Medical: Specifically, when a person is living with diabetes, we want them to be on the right medications to help them achieve their goals. Our medical team assists with this and our coaches work with individuals to make sure the medication is working. Our first priority is to make sure they are on the right meds and adherent. From there, we substitute and/or change meds where appropriate. This is especially true as people lose weight and improve their health, and may be able to come off of insulin.
Behavioral : Most of helping a person living with diabetes is on the behavioral level, meaning that Vida helps a person to change their behaviors over time through both coaching and therapy.
Many people say that they know exactly what they should be doing (ie, eating a balanced diet, exercising and taking their medications) but “how” they should do it usually eludes them.
Vida’s coaching and therapy helps a person with the “how.” In cognitive behavioral therapy and motivational interview based coaching the therapist or coach works with the member to become their own therapist/coach. Each member has access to a therapist through text, audio, and video, along with weekly video sessions with the therapist. It’s essential that the member take ownership of their own health/mood and outcomes over time.
Nutritional: In diabetes, food logging is one of the main habits most Vida members choose to start with. Logging one’s food is one of the best, if not the best, long term predictor of weight loss and helping with diabetes management. Vida provides a robust food tracker that makes it simple to jot down food choices. We find that members use the food log as a discussion point on their weekly calls with their coaches.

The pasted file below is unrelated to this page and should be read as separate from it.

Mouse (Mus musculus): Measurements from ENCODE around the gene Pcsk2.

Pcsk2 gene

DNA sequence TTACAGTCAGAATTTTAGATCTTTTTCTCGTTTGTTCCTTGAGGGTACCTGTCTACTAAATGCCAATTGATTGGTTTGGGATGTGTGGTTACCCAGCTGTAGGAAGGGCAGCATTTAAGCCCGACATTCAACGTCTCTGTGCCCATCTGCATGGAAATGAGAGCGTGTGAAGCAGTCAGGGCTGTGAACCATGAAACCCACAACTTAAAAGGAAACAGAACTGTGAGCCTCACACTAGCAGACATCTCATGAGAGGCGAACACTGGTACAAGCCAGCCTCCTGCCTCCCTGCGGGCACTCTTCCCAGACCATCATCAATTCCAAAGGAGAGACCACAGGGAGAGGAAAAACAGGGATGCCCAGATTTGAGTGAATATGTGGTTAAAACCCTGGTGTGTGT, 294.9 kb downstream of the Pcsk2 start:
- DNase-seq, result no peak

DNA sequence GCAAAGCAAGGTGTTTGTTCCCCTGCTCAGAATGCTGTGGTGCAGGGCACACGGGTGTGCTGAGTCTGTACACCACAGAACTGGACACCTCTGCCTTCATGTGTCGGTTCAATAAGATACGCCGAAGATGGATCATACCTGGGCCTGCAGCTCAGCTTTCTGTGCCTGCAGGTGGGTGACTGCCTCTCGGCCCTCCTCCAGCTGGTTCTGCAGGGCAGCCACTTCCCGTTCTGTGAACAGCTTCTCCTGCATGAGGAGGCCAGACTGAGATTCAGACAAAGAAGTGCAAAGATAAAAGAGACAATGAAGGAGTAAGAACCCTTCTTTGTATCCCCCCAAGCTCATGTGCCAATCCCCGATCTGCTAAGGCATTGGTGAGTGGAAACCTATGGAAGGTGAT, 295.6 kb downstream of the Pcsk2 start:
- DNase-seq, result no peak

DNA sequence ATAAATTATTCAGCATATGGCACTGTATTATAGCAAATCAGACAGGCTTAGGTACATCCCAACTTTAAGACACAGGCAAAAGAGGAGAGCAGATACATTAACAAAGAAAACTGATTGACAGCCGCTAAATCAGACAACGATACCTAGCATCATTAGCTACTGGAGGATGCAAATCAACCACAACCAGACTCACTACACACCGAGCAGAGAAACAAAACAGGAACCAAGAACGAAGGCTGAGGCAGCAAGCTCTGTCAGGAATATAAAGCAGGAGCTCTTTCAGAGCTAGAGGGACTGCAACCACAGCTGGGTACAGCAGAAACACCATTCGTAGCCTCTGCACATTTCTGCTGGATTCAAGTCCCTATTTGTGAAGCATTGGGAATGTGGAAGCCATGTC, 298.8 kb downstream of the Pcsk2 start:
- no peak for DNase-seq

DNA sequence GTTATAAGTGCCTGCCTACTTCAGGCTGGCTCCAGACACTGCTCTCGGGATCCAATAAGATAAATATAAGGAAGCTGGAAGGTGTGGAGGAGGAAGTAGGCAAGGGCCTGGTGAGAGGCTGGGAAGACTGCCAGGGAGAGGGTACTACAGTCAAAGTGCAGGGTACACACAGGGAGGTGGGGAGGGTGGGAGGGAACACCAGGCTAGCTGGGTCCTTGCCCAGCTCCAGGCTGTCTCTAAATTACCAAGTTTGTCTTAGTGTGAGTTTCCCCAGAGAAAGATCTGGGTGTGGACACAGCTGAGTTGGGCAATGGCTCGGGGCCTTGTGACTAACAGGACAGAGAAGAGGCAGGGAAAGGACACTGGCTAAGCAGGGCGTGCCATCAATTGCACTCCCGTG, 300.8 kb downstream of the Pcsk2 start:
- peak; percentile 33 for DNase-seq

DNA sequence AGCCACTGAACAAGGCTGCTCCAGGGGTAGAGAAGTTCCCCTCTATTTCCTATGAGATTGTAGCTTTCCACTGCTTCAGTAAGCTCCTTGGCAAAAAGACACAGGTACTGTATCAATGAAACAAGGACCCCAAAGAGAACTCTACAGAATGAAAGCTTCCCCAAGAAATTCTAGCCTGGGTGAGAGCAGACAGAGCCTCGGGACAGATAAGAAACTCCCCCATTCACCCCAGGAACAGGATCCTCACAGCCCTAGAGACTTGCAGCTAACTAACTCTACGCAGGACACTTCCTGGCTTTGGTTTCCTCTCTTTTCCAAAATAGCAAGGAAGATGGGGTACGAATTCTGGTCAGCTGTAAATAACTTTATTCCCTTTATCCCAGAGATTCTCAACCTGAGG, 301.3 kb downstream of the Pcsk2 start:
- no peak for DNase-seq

In addition to the log, Vida provides unique nutrition pathways that match each member’s needs. For example, a Mediterranean diet may be the best choice both for adherence and for the disease state. Once a pathway has been chosen, members can measure macros and calories along that path, and receive constant support and advice to help adhere and leverage it to help reverse the chronic disease.
Vida works with experts in the industry to ensure each leg of the stool is rock solid. Dr. Gabbay from Joslin Diabetes Center says he "applauds Vida's approach to treating Diabetes and other co-occurring chronic conditions by taking into account the whole person and specifically targeting and improving the root behavioral health drivers underlying the chronic conditions."
How Vida Works for People with diabetes
Vida’s diabetes program starts by setting up each person with their health team – including coaches and Registered Dietitian (RD)/Certified Diabetes Educators (CDE) clinicians who will guide them on their journey. Members meet with their RD/CDE weekly and have ongoing chats via the app when needed as they work towards achieving the outcomes owned by the member.
The Vida RD/CDE is the coach in the diabetes program and in addition to the above, they are also the “quarterback” – they coordinate care when needed with the rest of the Vida team.
For example, if the member were suffering from depression, the coach would arrange for a warm connection with one of our therapists, quickly getting the member into therapy. Another example would be if a member wanted to up their exercise program, the RD/CDE could bring in one of our exercise physiologist coaches as a guest coach.
Vida also provides customized content to each member based on their goals and what habits they are looking to form. Vida also offers food logging, integrates with 40+ blood glucometers for remote monitoring, and a wearable fitness devices. It’s a one-stop shop for everything a person needs to make long lasting behavior change.
Start tackling your diabetes with Vida today. Sign-up for a free week!